Dr. House did an examination of Dr. Cuddy. Her heart rate was normal. Dr. House admitted to the flight attendant that there was a chance it was spreading, but told her to tell the passengers otherwise and to give him a flashlight. Dr. Cuddy exhibited photophobia, a symptom of meningitis and noted they needed antibiotics. In the absence of lab tests, Dr. House used his nose to see if he could identify any particular infections. The flight attendant reported three more passengers were sick.

Dr. House went around with the 12-Year-Old Boy to the passengers collecting pharmaceuticals. He found several bottles, but only found three capsules of augmentin to treat six patients. Dr. Cuddy suggested giving a dose to Peng. Although he was allergic to penicillin, the emergency kit on the plane had two Epipens. Dr. House pointed out if it wasn't meningitis, they would be risking his life and wasting medication. Dr. Cuddy told him to do a lumbar puncture - if it was cloudy, they would have to give him the medication and risk the anaphylactic shock. Dr. Hosue pointed out they didn't have an LP needle and the shaking of the plane would make it more likely that he would damage the spinal cord during the procedure. However, Dr. Cuddy called his bluff by telling him to let Peng die and to give her the medication.

Dr. House found a syringe in the first aid kit and found his guidemarks for inserting the needle through Peng's spine. He managed to insert the needle and collect the cerebro-spinal fluid in a small clear cup. The fluid was clear. However, Dr. House went to the P.A. system and announced they had a confirmed case of bacterial meningitis on board and that if anyone exhibited left hand shaking they should be isolated in the first-class cabin. However, when several patients complained of having a shaking left hand, Dr. House made another announcement - they were suffering from conversion disorder due to the stress of the situation. When Dr. Cuddy told him he was wrong and the blonde passenger showed him her shaking hand, he pointed out that left hand shaking is not a symptom of meningitis or anything else. The "sick" passengers were responding to suggestion and to Peng's symptoms. Even the nausea, rash and Dr. Cuddy's anger with Dr. House could be explained that way. He suggested that everyone calm down and have some alcohol. Dr. Cuddy soon felt better. She asked Dr. House how he knew and he said the lumbar puncture was negative so he had to come up with an alternative theory and test it. Now the only mystery was what made Peng sick and Dr. House had no idea what it was.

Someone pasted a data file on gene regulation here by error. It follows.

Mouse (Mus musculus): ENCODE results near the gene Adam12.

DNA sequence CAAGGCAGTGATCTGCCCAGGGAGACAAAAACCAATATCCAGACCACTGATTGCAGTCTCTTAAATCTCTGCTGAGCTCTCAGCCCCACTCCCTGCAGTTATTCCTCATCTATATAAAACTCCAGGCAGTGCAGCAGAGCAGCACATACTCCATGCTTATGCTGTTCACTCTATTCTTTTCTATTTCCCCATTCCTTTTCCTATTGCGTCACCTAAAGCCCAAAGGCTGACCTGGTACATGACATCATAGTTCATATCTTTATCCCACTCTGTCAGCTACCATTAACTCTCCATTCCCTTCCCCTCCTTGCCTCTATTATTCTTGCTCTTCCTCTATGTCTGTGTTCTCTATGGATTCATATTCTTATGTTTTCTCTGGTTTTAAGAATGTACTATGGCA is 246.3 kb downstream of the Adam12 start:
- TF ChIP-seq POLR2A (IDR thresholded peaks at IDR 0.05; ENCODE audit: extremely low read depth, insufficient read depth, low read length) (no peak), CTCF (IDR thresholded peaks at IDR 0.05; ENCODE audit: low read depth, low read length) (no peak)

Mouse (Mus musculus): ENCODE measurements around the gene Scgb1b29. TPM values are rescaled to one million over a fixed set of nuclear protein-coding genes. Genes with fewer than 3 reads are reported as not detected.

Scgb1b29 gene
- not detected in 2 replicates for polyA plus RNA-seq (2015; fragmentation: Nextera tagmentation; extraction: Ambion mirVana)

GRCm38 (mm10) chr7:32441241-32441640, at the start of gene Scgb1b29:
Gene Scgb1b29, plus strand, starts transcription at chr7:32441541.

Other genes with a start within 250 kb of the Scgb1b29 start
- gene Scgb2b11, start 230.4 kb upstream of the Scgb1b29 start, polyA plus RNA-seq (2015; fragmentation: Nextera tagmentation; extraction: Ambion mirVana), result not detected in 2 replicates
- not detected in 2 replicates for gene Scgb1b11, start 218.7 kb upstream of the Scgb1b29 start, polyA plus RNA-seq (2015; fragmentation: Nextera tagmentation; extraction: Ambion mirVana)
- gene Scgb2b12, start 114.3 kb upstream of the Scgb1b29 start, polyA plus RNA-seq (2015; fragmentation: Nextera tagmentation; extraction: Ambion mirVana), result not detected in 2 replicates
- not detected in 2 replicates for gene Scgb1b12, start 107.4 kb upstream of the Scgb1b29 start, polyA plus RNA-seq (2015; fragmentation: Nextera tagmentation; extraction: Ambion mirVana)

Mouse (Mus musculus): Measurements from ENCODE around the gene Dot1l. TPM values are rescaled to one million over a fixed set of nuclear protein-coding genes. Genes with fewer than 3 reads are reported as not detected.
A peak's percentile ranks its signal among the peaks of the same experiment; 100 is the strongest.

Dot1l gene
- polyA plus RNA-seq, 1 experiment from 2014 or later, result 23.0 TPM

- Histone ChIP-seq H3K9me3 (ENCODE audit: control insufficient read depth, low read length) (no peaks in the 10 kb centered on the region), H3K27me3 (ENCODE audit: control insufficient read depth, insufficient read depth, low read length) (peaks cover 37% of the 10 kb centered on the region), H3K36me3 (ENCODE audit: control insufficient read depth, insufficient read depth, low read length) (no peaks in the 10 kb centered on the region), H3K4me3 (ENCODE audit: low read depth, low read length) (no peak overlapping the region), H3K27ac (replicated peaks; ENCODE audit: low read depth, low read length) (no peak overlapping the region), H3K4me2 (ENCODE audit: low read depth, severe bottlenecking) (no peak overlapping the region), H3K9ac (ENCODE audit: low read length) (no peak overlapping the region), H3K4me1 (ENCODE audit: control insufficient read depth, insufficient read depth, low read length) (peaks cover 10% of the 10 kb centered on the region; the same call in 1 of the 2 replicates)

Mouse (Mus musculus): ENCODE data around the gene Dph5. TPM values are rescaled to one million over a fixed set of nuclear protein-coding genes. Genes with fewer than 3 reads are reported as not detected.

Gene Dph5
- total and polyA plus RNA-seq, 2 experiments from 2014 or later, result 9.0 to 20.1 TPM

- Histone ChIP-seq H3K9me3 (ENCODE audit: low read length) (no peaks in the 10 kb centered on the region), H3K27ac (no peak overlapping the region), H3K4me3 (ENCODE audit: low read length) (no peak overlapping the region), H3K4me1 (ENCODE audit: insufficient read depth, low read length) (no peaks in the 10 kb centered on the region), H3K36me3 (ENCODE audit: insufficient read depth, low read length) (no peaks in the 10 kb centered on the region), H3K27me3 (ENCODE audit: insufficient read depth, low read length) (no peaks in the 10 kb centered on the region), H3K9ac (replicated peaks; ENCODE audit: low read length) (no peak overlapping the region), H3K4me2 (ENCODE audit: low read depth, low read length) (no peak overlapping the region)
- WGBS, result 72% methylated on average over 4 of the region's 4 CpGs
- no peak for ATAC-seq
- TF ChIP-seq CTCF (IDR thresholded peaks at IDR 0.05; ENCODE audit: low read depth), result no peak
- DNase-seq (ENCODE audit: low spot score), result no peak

Dr. House added extensor posturing to the symptoms. That could indicate head trauma, cerebral infarction or intracranial hemmhorage. Peng was so ill that he probably could not wait for the plane to land to get to a hospital. Peng's baldness made it clear he had no bumps on his head, so head trauma could be ruled out. Dr. Cuddy suggested syphillis, but Dr. House thought it was unlikely. Dr. Cuddy pointed out that he could have been with a prostitute in Singapore, but when she mentioned condoms, Dr. House realized he might be a drug mule and if a condom containing cocaine had burst in his digestive tract, he would exhibit the exact symptoms they were seeing - focal limb paralysis. He realized they would have to operate on him.

Dr. House got his helpers together. He attached a razor blade to a handle with tape and gave Peng alcohol to deaden the pain. He instructed his helpers to hold him down as the faster they could do the surgery, the less likely it was Peng would die of shock. However, the 12-Year-Old Boy lost his grip. He soon reapplied pressure to Peng's right shoulder, but when he did, Peng seemed to be less agitated. Dr. House told him to do it again, and when he released pressure, Peng was in more severe pain, which again seemed to lessen when he reapplied pressure. Dr. House applied pressure to Peng's right knee and released it, and it had the same effect. Pressure on his joints relieved his pain. Dr. House asked to see his wallet. He found a scuba cerfification card and a receipt from a scuba rental facility in Singapore dated the day before. Dr. Cuddy told the flight attendant to tell the captain to drop to 5,000 feet from their 38,000 foot cruising altitude. Peng had decompression sickness, probably from surfacing too fast and then getting on a plane pressurized to 8,000 feet above sea level. Dr. House also ordered oxygen to flush the nitrogen from his system.

Peng started to improve and was out of pain, but weak, when they arrived in New York. He was rushed to hospital for further treatment, but was expected to fully recover.